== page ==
Please note that these lectures are property of the author, and any duplication or other use requires the author's permission..
This lecture takes a conservative view of multiculturalism, and argues against the notion that there is a link between race and culture. Focusing on economics, not race, would result in gains for all.
This lecture looks at two films, The Border and El Norte, and argues that a fundamental conflict exists between the requirments of verisimilitude in film and the ideological presuppositions of the filmmakers.
This is a brief, cranky review of a film that really annoyed me. My comments still stand.
This rant attempts to provide some terminological clarity when talking about drugs. It suggests that the first question we should ask is, "To what degree should the government be permitted to control your consciousness?"
This follow-up rant tries to talk about the metaphors we use to talk about drugs, such as "drug lords" or "the war on drugs."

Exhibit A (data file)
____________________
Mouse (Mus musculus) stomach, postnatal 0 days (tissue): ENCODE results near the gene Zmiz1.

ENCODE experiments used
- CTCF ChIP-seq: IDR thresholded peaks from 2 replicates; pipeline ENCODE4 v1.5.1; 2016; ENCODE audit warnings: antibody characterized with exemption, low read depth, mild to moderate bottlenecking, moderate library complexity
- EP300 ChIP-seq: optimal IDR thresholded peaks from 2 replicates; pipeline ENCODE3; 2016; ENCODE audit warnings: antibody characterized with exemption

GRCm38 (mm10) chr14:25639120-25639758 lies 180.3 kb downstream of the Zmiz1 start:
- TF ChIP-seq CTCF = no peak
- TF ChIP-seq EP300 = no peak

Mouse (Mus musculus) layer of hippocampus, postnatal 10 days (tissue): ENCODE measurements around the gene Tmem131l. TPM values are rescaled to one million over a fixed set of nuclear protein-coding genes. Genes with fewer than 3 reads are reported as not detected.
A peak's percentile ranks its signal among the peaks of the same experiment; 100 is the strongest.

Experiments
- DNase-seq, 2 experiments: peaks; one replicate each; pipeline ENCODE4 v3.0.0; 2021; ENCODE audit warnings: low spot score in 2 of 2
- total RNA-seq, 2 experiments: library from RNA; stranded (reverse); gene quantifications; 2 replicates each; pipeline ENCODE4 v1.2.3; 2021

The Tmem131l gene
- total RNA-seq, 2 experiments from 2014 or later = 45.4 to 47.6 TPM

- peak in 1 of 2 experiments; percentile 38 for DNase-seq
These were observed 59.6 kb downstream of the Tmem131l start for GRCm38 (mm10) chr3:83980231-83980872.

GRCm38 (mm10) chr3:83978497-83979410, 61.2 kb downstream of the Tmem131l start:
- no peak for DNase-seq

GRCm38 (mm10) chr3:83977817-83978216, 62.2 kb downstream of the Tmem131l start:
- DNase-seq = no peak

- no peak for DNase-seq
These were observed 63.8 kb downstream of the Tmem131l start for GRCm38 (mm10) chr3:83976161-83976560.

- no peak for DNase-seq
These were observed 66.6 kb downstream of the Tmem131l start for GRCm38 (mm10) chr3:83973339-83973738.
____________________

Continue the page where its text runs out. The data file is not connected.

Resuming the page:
Borrowing Paul Fussell's categories, and a bit from Walker Percy and Martin Heidegger, this lecture looks at the relationship between travel and authenticity. I've since changed my mind about this idea, but this is a good jumping off point to talk about what's valuable about travel.
This is a lecture I gave in Germany on one of my favorite books. It's connected conceptually to the article (to be found under "Articles") on Paul Auster entitled "Mirrors of Madness."
This biographical lecture examines the life and work of Arendt. I took the information from a published biography..
This is a let's-find-out lecture on the historical origins of hermeneutics and its relation to postmodernism, suggesting that, hermeneutically, postmodernism is a type of intellectual fascism.
This is a little ditty I did on Baudrillard shortly after his book came out.
This is a travel article about our visit to Ecuador during the cholera epidemic.
This film explores what we mean when we say film "imitates" life.